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Oil heat experts urge 'common sense' when it comes to preventing freezing water pipes

Homeowners could use one thing to help prevent freezing pipes in their heating systems with the arrival of winter's coldest weather: That's "a little common sense," said Kevin Rooney, chief executive of the Oil Heat Institute of Long Island.

Rooney said that freezing water pipes are a common failure of oil-fired hot-water heating systems during bitter cold, which in the form of Arctic air blanketed Nassau and Suffolk counties on Wednesday, is freezing water pipes.

When it gets cold, people have a tendency to turn down their heat at night or when they are away from their homes, Rooney said.

"When heat doesn't go on regularly then water isn't moving through the pipes," Rooney said. "A pipe with stagnant water on an exterior wall facing north, well, it doesn't take much time for that pipe to freeze."

Keep the thermostat at a temperature that ensures water will move through the pipes -- probably in the mid 60s minimum and in some homes a bit higher, experts say.

"Turning it down to 50 or 60 in September is OK but not when it's 6 degrees outside," said Ed Schoen, owner of Prestige Heating Service in Massapequa.

Near frozen pipes also can reduce water flow and cause systems to be sluggish, taking what seems like forever to generate heat, Schoen said.

Rooney said wrapping pipes with foam insulation or using polystyrene boards to insulate walls also can help reduce the chances of freezing pipes.

"But in some cases, you can't reach the pipes," he said. They're behind walls and are not accessible.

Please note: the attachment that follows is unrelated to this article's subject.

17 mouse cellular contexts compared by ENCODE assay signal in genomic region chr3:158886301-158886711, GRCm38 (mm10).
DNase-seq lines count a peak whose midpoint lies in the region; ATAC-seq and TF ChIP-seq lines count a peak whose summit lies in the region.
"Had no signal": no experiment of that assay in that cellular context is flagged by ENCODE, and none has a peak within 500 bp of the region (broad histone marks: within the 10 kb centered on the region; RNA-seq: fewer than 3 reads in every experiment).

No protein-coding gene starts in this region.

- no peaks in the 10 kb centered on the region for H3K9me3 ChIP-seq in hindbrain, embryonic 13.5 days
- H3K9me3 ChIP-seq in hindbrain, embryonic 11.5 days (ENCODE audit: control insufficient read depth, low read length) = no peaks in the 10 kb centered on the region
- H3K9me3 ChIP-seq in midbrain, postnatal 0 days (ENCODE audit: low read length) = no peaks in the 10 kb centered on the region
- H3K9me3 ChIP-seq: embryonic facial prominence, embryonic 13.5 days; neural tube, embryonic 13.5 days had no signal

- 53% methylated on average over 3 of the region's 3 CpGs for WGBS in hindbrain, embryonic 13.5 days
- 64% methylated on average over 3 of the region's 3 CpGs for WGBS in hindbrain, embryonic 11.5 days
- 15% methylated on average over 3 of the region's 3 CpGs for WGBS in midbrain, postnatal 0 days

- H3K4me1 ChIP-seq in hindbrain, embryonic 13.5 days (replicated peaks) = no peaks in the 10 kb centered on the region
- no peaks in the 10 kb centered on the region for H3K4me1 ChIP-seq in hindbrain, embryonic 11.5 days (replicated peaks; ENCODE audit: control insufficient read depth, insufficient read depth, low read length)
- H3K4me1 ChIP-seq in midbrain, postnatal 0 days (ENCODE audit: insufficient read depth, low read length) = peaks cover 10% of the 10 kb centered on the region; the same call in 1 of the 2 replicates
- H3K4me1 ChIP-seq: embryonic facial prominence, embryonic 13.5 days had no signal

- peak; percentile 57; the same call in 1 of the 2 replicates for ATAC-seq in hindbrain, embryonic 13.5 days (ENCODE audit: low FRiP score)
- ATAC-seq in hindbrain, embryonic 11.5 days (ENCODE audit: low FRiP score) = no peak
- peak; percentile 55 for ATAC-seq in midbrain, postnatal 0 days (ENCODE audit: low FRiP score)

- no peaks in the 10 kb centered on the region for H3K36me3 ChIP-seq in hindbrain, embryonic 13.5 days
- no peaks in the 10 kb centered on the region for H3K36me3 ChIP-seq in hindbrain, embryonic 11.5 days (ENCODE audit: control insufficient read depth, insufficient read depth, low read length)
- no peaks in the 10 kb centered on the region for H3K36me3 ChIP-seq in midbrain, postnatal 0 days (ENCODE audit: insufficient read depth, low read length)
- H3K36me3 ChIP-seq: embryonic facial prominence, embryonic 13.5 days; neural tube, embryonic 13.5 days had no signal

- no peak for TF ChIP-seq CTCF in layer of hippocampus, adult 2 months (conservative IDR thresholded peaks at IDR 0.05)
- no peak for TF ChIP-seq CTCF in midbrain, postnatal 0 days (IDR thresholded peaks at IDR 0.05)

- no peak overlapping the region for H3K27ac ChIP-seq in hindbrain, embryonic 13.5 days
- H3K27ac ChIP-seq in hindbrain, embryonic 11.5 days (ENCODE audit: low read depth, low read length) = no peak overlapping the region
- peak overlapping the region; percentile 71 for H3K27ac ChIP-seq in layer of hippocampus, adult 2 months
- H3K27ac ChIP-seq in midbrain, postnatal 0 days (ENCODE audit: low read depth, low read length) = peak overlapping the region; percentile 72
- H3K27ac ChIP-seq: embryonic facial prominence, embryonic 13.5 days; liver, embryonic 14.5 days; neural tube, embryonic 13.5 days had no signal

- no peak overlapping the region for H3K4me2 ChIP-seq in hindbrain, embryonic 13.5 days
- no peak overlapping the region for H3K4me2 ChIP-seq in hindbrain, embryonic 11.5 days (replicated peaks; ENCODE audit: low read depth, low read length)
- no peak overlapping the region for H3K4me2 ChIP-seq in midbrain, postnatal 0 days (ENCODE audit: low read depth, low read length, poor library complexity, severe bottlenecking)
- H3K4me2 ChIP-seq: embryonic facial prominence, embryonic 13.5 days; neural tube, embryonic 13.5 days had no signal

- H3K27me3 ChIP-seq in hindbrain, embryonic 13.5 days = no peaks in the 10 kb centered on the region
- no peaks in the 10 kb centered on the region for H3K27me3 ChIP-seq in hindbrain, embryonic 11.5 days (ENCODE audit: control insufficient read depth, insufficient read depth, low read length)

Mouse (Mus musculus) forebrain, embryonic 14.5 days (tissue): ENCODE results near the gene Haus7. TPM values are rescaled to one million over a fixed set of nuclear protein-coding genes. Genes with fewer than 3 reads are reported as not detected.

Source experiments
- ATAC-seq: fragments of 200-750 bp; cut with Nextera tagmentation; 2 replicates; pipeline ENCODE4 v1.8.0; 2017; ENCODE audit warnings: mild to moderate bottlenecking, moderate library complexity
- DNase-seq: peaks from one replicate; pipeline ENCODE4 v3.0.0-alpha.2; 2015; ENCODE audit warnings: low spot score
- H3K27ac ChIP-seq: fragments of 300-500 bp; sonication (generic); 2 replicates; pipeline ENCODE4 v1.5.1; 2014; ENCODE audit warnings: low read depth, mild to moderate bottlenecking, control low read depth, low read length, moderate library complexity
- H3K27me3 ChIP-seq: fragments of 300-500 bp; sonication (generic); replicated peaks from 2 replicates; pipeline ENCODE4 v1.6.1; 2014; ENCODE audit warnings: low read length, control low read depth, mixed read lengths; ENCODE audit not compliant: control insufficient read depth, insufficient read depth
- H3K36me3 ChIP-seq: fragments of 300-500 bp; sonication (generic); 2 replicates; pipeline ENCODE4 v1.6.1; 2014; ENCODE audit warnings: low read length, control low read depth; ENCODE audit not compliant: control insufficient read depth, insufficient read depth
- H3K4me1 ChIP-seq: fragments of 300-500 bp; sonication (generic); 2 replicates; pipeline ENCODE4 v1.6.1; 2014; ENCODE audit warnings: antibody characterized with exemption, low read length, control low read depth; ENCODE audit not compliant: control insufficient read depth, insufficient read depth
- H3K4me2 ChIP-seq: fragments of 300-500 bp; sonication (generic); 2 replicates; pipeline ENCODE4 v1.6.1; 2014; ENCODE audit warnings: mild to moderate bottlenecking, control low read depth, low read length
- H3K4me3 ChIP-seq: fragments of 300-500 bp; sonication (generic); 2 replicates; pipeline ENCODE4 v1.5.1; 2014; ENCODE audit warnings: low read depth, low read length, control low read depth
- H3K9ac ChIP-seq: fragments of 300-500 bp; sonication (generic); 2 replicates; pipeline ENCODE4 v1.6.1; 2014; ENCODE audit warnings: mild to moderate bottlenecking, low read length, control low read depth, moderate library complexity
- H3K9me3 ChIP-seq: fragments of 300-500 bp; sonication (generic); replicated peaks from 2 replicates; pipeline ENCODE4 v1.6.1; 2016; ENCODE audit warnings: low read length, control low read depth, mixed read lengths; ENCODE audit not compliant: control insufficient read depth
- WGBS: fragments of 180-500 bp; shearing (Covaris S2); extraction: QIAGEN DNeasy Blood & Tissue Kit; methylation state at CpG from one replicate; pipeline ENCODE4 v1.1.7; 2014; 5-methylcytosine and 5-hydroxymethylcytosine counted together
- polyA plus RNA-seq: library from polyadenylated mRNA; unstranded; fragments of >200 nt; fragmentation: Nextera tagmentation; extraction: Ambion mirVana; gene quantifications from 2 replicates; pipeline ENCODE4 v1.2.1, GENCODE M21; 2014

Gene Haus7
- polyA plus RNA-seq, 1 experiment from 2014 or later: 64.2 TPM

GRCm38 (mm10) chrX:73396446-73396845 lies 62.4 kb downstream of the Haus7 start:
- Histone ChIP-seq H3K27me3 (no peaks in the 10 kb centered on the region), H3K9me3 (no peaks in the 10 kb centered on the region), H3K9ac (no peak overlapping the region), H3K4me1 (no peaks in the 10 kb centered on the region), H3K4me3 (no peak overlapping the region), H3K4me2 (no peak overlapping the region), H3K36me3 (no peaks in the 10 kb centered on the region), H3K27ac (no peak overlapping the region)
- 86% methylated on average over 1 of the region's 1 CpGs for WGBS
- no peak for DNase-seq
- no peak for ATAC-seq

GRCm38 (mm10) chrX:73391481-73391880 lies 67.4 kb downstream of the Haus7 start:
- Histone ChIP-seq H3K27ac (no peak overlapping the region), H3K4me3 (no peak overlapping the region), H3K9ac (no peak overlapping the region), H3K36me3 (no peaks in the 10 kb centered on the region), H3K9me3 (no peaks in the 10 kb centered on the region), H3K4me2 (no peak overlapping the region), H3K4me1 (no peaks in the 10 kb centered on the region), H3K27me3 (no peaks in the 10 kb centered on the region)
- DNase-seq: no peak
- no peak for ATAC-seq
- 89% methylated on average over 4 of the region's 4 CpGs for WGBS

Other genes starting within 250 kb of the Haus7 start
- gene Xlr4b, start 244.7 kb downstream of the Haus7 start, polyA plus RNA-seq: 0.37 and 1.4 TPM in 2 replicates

Again, common sense can help. To help prevent pipes supplying water to a bathroom or kitchen sink from freezing, simply turn on the faucet so water drips slowly.

Water moving through pipes doesn't freeze as easily, Rooney said.

It might cost a half-gallon of heating oil to turn up the thermostat a little bit for a 12- or 18-hour period, Rooney said.

"But that's a lot cheaper than paying for repairs and damages after a pipe freezes," he said. "It can be expensive to unclog a frozen pipe.

"I remember having a pipe repaired in my home several years ago, and it was $400 to $500."

Oil and gas-fired hot water systems should be inspected before the start of every heating season, experts say. An inspection, which usually includes changing filters, checking connections and system leaks, runs about $150.

And it's never too late for an inspection, Schoen said.

"Do them for the safety and reliability of the system," Schoen said of annual inspections.

An inspection should include a digital combustion analysis, which determines whether deadly carbon monoxide gas is being vented into interior living space.

Regarding reliability, a properly trained technician, both licensed and insured, also can make sure controls and gauges are running properly, Schoen said.

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